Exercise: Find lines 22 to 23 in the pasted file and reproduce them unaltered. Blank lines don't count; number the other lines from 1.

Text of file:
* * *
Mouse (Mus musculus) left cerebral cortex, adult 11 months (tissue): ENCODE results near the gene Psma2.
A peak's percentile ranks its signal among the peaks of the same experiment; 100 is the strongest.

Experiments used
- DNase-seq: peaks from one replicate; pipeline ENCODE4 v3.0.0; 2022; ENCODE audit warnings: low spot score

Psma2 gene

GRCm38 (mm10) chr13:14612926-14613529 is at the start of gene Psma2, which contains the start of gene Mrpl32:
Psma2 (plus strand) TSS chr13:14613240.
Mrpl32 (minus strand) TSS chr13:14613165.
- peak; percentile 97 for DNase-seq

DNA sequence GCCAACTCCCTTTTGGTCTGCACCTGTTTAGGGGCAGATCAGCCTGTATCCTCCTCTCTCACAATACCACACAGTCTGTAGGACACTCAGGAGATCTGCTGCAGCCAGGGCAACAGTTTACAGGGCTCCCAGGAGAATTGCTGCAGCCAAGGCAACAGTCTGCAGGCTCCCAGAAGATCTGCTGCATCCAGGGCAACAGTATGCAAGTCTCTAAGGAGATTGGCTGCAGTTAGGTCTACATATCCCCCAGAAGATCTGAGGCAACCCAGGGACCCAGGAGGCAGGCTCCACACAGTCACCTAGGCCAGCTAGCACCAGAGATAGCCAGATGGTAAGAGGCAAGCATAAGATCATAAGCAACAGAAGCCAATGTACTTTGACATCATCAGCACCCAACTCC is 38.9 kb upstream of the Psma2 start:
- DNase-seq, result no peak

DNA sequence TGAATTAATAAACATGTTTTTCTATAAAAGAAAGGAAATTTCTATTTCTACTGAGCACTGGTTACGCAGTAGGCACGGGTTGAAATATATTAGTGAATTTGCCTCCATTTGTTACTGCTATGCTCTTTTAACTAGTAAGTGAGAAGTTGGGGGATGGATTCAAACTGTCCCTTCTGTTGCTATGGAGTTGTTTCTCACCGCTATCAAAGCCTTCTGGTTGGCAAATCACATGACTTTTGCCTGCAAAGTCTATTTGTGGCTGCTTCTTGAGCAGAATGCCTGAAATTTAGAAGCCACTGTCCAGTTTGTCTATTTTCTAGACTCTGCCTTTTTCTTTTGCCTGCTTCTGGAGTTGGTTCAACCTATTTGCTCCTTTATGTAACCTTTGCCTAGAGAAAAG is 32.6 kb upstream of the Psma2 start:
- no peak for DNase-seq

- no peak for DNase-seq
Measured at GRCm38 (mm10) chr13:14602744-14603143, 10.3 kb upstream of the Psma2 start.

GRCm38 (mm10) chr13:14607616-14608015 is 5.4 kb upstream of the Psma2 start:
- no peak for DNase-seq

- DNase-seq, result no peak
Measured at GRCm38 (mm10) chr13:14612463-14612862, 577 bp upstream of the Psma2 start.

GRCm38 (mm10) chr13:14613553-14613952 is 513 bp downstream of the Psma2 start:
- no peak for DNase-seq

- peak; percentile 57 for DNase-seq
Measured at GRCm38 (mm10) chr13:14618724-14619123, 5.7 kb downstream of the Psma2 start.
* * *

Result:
- peak; percentile 57 for DNase-seq
Measured at GRCm38 (mm10) chr13:14618724-14619123, 5.7 kb downstream of the Psma2 start.